If you’re curious, the logic used to decide whether edismax gives up on the weaving is in this function. You’ll notice this function is rife with escape clauses, where an inconsistent structure across the two queries is detected, and edismax gives up on the term-centric query.

Stopwords, and other settings creating surprising structure flips

As we mentioned, the weaving happens based on each field’s generated query, you can get different results depending on what the user searches for. For example, we’ve noted that the inclusion of a stopword by the user can shift the query to being field-centric. This can happen because the term is a stopword in one field, but not another. So if “the” is a stopword in title, but not the description, then suddenly a surprising query structure can be output by the user adding “the” to their search.

How do these query structures play with multi-term synonyms?

The query setting sow=false is only one half of the recent solution to Solr multi-term synonyms. The other part is the per-field setting autoGeneratePhraseQueries which instructs the query parser to turn multi-term synonyms (scifi turning into science fiction) into a phrase query (like “science fiction”). The setting is placed in the schema on the fieldType:

    <fieldType name="text_en" class="solr.TextField" autoGeneratePhraseQueries="true"  >

As noted in chapter 6 of Relevant Search term-centric search can respect multi-term synonyms. As long as the query is analyzed consistently across fields, you can get a term-centric search with multi-term synonyms. For example in our Search Relevance Training, we highlight this structure:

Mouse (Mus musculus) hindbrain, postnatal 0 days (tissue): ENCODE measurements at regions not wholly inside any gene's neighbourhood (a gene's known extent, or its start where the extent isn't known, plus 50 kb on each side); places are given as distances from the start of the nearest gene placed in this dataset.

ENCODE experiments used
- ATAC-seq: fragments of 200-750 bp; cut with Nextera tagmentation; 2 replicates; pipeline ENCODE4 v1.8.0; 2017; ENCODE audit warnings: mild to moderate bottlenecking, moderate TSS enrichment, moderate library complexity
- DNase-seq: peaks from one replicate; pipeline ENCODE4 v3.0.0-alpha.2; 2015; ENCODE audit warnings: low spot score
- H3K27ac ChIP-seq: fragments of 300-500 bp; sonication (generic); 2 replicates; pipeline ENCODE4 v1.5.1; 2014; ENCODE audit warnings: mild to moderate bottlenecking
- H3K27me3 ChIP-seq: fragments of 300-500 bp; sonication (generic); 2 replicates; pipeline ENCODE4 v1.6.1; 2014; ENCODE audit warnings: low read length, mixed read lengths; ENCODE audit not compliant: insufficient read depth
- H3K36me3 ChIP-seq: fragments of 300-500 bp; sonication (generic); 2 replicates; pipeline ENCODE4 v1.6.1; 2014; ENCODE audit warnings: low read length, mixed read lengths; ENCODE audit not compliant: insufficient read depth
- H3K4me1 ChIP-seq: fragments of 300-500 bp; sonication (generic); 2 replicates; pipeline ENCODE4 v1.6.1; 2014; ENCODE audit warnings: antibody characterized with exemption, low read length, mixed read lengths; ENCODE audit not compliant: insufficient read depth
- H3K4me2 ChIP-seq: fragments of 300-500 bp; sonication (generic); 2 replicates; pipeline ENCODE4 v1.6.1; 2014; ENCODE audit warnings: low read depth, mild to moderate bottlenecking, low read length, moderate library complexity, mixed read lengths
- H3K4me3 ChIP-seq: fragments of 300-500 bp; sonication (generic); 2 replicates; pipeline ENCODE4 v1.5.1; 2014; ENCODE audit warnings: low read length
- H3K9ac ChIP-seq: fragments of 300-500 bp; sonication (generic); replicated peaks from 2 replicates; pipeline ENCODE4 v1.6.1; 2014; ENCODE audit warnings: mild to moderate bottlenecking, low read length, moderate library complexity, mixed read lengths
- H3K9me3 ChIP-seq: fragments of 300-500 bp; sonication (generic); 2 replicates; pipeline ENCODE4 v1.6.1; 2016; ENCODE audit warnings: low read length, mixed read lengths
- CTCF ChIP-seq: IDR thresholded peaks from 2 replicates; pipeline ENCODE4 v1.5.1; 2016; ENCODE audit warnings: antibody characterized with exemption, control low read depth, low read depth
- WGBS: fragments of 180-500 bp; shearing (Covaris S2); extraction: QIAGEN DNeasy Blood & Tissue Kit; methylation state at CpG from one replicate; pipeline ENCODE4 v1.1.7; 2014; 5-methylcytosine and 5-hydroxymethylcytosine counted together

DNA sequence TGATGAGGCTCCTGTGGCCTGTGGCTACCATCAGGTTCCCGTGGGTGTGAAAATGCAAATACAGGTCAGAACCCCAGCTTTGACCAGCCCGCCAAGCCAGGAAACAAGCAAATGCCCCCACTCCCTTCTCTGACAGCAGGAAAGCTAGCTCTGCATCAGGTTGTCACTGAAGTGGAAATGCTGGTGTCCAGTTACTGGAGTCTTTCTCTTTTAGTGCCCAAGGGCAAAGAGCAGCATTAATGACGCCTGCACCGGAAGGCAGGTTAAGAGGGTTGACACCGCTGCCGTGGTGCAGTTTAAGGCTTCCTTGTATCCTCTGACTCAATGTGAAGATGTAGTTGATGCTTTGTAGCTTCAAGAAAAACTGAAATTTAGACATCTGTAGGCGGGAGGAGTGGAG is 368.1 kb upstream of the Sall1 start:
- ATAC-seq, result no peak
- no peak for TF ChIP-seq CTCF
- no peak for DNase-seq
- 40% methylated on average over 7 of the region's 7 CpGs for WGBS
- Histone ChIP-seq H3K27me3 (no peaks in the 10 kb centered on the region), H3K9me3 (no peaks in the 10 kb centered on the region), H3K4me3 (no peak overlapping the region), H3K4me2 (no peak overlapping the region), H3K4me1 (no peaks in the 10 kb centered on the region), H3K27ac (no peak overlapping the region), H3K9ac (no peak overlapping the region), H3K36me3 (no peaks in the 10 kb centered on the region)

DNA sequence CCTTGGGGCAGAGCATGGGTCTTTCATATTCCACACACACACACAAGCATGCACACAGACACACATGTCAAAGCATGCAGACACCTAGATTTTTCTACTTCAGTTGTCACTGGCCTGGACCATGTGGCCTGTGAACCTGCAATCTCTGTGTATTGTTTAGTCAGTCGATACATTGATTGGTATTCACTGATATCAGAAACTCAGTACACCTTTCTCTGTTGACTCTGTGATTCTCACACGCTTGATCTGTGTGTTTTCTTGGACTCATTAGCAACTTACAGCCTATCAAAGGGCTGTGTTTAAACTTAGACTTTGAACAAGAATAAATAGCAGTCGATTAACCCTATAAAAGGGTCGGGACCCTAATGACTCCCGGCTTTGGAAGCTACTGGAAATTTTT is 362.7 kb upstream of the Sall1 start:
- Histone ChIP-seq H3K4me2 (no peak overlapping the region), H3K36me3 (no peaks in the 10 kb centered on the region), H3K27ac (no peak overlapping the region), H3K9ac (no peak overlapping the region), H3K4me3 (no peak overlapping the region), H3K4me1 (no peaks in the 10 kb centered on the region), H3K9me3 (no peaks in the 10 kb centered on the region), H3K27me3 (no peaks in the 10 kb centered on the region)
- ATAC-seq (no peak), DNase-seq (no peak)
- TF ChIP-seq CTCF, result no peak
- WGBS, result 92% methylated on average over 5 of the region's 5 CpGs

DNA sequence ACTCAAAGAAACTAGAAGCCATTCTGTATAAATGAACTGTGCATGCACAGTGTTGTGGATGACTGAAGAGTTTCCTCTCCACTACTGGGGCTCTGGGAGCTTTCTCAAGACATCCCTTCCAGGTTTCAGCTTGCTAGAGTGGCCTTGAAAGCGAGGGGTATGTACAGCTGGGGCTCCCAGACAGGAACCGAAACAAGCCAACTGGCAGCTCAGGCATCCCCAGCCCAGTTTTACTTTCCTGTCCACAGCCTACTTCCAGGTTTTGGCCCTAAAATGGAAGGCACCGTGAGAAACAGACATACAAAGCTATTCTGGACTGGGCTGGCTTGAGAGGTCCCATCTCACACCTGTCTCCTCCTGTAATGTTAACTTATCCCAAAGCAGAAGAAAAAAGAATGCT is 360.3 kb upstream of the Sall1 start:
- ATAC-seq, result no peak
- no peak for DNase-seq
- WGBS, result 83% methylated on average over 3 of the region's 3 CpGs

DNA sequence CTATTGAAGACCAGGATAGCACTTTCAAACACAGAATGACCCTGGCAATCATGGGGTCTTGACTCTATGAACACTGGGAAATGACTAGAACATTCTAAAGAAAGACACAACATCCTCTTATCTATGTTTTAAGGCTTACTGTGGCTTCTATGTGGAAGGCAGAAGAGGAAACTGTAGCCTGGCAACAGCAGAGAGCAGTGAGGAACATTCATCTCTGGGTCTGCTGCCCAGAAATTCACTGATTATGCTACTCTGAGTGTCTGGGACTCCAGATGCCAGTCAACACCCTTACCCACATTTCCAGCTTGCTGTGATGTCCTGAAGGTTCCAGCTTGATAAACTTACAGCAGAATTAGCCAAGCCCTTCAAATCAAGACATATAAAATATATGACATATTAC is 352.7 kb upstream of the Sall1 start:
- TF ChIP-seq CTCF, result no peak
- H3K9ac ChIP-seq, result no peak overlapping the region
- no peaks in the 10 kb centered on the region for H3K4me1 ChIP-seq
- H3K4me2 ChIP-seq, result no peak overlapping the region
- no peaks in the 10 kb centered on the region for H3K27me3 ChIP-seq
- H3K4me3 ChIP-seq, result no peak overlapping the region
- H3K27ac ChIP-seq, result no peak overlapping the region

q=best sci fi movie&qf=title overview&defType=edismax

with a query-time “sci fi” synonym entry:

science fiction,sci fi,scifi,sci-fi


(title:best | overview:best)
((overview:"science fiction" overview:sci-fi overview:scifi overview:"sci fi") | (title:"science fiction" title:sci-fi title:scifi title:"sci fi")) 
(overview:movie | title:movie)

Notice this is still term-centric. Each dismax clause still picks the best field match per search “term”. Here a “search term” is the outermost synonym phrase seen in the query. The structure between title and overview searches still matches.

With a field with a different query-time analysis, autoGeneratePhraseQueries setting, synonyms, stopwords, or other structure-changing issues, the result could become field-centric.

Multi-term synonyms, there’s still not a silver bullet!